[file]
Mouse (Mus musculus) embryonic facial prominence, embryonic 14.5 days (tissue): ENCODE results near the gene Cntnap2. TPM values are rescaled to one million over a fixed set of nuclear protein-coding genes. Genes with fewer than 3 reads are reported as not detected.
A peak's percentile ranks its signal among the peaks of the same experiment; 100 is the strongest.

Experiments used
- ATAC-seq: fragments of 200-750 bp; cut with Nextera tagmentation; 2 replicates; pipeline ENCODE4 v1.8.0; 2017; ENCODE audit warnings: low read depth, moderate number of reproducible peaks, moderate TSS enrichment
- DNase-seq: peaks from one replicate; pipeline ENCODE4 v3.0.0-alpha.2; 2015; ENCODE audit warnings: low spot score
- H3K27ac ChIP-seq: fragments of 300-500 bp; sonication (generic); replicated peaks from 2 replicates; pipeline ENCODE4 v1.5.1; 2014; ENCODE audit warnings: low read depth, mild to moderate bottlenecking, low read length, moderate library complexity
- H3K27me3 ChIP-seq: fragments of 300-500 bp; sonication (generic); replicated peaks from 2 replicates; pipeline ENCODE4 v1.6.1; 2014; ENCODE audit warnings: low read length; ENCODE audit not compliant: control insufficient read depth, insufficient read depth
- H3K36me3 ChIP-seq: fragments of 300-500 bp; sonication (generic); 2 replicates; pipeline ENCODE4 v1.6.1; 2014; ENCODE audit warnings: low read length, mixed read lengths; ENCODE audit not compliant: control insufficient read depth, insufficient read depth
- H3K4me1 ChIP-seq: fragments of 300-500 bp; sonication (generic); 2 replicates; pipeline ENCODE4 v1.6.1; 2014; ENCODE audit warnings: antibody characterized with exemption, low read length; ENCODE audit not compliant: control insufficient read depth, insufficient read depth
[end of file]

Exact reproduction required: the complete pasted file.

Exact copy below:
Mouse (Mus musculus) embryonic facial prominence, embryonic 14.5 days (tissue): ENCODE results near the gene Cntnap2. TPM values are rescaled to one million over a fixed set of nuclear protein-coding genes. Genes with fewer than 3 reads are reported as not detected.
A peak's percentile ranks its signal among the peaks of the same experiment; 100 is the strongest.

Experiments used
- ATAC-seq: fragments of 200-750 bp; cut with Nextera tagmentation; 2 replicates; pipeline ENCODE4 v1.8.0; 2017; ENCODE audit warnings: low read depth, moderate number of reproducible peaks, moderate TSS enrichment
- DNase-seq: peaks from one replicate; pipeline ENCODE4 v3.0.0-alpha.2; 2015; ENCODE audit warnings: low spot score
- H3K27ac ChIP-seq: fragments of 300-500 bp; sonication (generic); replicated peaks from 2 replicates; pipeline ENCODE4 v1.5.1; 2014; ENCODE audit warnings: low read depth, mild to moderate bottlenecking, low read length, moderate library complexity
- H3K27me3 ChIP-seq: fragments of 300-500 bp; sonication (generic); replicated peaks from 2 replicates; pipeline ENCODE4 v1.6.1; 2014; ENCODE audit warnings: low read length; ENCODE audit not compliant: control insufficient read depth, insufficient read depth
- H3K36me3 ChIP-seq: fragments of 300-500 bp; sonication (generic); 2 replicates; pipeline ENCODE4 v1.6.1; 2014; ENCODE audit warnings: low read length, mixed read lengths; ENCODE audit not compliant: control insufficient read depth, insufficient read depth
- H3K4me1 ChIP-seq: fragments of 300-500 bp; sonication (generic); 2 replicates; pipeline ENCODE4 v1.6.1; 2014; ENCODE audit warnings: antibody characterized with exemption, low read length; ENCODE audit not compliant: control insufficient read depth, insufficient read depth